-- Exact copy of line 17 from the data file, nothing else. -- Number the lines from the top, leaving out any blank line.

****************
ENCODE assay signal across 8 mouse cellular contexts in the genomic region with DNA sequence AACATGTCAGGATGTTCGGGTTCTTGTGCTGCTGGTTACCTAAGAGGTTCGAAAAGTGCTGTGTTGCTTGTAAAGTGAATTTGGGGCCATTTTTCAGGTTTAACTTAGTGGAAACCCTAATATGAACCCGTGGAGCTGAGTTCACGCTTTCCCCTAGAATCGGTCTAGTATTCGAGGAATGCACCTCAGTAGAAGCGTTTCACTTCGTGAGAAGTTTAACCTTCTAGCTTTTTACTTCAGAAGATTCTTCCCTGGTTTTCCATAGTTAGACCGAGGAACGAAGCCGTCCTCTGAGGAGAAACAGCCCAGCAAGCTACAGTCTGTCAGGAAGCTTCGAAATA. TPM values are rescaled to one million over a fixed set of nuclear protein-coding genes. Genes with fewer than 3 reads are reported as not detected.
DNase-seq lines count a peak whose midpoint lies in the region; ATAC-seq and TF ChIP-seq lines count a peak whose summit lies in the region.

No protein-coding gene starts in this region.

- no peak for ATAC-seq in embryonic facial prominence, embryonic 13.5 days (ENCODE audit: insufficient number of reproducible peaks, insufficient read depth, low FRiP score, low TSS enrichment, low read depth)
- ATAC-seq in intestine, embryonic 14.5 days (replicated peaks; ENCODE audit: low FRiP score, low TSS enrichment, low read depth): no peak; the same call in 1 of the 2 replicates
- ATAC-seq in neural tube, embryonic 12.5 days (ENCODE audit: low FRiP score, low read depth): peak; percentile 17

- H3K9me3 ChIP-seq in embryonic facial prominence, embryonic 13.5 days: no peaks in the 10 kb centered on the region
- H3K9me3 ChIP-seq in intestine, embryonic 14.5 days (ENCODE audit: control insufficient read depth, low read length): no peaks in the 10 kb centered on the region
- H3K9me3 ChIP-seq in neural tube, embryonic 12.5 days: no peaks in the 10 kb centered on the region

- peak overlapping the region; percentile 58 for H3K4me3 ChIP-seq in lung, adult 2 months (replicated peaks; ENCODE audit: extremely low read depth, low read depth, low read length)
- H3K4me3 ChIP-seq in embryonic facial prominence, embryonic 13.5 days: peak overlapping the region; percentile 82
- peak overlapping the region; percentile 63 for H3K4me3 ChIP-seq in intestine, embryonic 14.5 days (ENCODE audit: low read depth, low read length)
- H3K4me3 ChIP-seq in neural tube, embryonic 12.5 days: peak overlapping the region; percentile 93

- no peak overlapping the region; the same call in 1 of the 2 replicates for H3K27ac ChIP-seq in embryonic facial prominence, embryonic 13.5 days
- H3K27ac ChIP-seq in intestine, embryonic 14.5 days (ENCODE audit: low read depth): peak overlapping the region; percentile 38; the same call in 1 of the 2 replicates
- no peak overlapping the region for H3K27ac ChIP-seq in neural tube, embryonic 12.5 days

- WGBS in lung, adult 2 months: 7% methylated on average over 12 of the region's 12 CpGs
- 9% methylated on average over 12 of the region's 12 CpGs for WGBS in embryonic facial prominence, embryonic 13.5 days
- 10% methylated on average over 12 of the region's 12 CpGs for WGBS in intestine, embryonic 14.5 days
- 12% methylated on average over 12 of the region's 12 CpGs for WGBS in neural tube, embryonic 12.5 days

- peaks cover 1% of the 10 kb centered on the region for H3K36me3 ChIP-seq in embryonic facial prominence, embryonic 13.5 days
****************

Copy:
- WGBS in lung, adult 2 months: 7% methylated on average over 12 of the region's 12 CpGs